?Eating breakfast is important in health and in weight management.? ?Eating breakfast is overrated and adds more calories to your day, promoting weight gain.? Ugh. As in so many areas of health & nutrition, confusion reigns.

A client and colleague of mine recently forwarded me this interesting article, asking for my thoughts. As is often the case, my blog posts are the result of frequently asked client questions or of themes that I see in mainstream health that need some examination. So, what on earth is the scoop on breakfast?!?

Out of the gate, I love the last lines of this article: ?Just like bakers bake bread, scientists write papers and we get rewarded for writing and publishing papers.? Yes, a scientist can run a poorly architected test or series of tests, write a paper, and suddenly it?s in the news and people are saying ?Woah! This scientist said in this well-known newspaper that XYZ is bad for me.? Um. Who is the scientist? With whom or with what company or industry is he/she affiliated? How long was the test? What was the test sample like? How many people, in what health, were in the sample? What nuances were accounted for? How were the stats analyzed? Etc Etc

For instance, in this article, I am wondering WHAT the ?test subjects? were eating for breakfast in various studies. Were they eating whatever they wanted? Because this makes a HUGE difference! Huge. An egg scramble with spinach and mushrooms is an entirely different metabolic setpoint, and blood sugar regulation effector, than a bagel.

I am also wondering how many people were in the studies. 70% of 10 people is much less indicative than 70% of 10,000 people. What kind of health were they in to start with? The body?s ability to lose or gain weight is significantly influenced by things like hormone status, belief systems, and toxic load.

Bakers bake bread and scientists write papers. Here?s what you need to know. First, we are all bio-individual. I have found, in my practice, that most folks do best with a good breakfast. Both from a health perspective and from a weight-loss perspective. There are exceptions to that, certainly. But the bottom line is that you?ve usually been fasting all night and your blood sugar is low upon waking. Which means you need to eat, and preferably something nutrient-dense.

Second, as alluded to earlier (well?I don?t really allude much, to be honest. I?m more of a passionately-shout-about-it kind of gal. Anyhoo.), WHAT you are eating for breakfast matters a LOT. Blueberry muffin and orange juice?…not a great take. An apple with some nut butter?…great take! Starting your day with clean protein, healthy fats, and smart carbs, in the form of nutrient-dense choices, makes your metabolism and blood sugar-handling systems happy. It gives your 60-90 trillions cells some energy substrate and a bunch of vitamins and minerals to start the day.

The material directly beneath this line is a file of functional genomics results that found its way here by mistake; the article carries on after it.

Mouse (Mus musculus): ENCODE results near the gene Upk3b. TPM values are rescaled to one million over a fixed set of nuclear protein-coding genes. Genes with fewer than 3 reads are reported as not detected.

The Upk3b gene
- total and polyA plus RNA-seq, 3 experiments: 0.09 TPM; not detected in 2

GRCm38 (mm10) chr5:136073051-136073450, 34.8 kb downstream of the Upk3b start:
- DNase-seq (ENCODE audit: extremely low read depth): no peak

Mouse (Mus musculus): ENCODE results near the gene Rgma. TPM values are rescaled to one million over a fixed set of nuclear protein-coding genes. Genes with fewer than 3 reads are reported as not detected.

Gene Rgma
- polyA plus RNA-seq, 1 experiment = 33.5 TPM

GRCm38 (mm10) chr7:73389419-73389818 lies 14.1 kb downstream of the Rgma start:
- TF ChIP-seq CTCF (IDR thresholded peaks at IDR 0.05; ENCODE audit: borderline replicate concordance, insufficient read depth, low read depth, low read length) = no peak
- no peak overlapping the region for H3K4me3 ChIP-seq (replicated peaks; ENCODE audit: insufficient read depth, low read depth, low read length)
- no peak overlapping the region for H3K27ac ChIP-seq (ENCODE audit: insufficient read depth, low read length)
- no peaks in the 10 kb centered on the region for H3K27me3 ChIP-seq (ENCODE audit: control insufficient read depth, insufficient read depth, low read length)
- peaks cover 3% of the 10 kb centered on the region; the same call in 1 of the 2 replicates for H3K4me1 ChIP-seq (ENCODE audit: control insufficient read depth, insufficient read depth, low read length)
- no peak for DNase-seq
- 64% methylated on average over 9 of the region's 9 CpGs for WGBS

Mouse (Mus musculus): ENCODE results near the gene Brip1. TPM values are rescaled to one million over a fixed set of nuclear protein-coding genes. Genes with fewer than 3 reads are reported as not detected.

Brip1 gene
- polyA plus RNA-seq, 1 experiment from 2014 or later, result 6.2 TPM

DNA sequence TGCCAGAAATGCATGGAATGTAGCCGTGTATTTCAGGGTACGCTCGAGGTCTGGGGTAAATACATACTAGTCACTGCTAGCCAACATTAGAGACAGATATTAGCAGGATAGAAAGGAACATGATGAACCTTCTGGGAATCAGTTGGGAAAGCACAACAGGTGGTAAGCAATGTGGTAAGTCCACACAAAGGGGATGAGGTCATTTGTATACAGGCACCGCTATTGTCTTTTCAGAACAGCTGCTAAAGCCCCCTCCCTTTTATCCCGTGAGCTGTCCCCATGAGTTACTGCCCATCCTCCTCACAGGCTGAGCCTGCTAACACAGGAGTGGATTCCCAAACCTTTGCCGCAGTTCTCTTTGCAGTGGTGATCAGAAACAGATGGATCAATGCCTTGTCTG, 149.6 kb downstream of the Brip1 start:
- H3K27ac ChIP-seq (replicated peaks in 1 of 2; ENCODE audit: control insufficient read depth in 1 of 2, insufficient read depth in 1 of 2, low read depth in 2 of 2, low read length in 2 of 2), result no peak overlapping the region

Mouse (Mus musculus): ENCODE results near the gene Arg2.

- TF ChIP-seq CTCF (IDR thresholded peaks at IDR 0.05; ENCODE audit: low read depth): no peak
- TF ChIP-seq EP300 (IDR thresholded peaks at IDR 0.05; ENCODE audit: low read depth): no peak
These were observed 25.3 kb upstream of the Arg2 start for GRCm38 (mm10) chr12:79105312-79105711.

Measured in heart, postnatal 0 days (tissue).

Third, nutritionism really gets on my nerves and it confuses people (which also gets on my nerves). Nutritionism is the ad nauseum study all of these microscopic aspects of every single little thing (because bakers bake bread and scientists write papers) regarding food & health. ?Does Vitamin A intake contribute to lung cancer?? Seriously?!?! THAT is what we?re spending our time and money studying? A nutrient, in its natural form required by the body, does not lead to disease. Period. But we spend scads of money conducting whether ridiculous amounts of one nutrient, in its synthetic form, contributes to one type of cancer. And, depending on how studies are set up, you can come out with two completely different answers. Annoying & confusing. Who likes annoying & confusing? Not us. So let?s KISS (keep it simple, sweetheart).

Want to lose weight or maintain your ideal weight? For most of you, most of the time, that means?

Eat a good breakfast. Eat every 3-5 hours. Eat when you?re hungry and stop when you?re not hungry any more. Eat nutrient-dense foods that count, instead of empty calories that pack fat on your body and leave your nutrient-starved cells shouting for more. Eat plenty of veggies. Drink 10-15 cups of water. Manage your stress and be kind to yourself. Move your body. There it is for you, in a nutshell. The foundations to Create Vibrant Health? for yourself.

Bakers bake bread. Scientists write papers. Nutritionists promote health-building lifestyle choices. Go figure.

The food you eat builds your body, every day, for better or for worse. Make choices for health!

With love & morning joy,
Laurie

Share This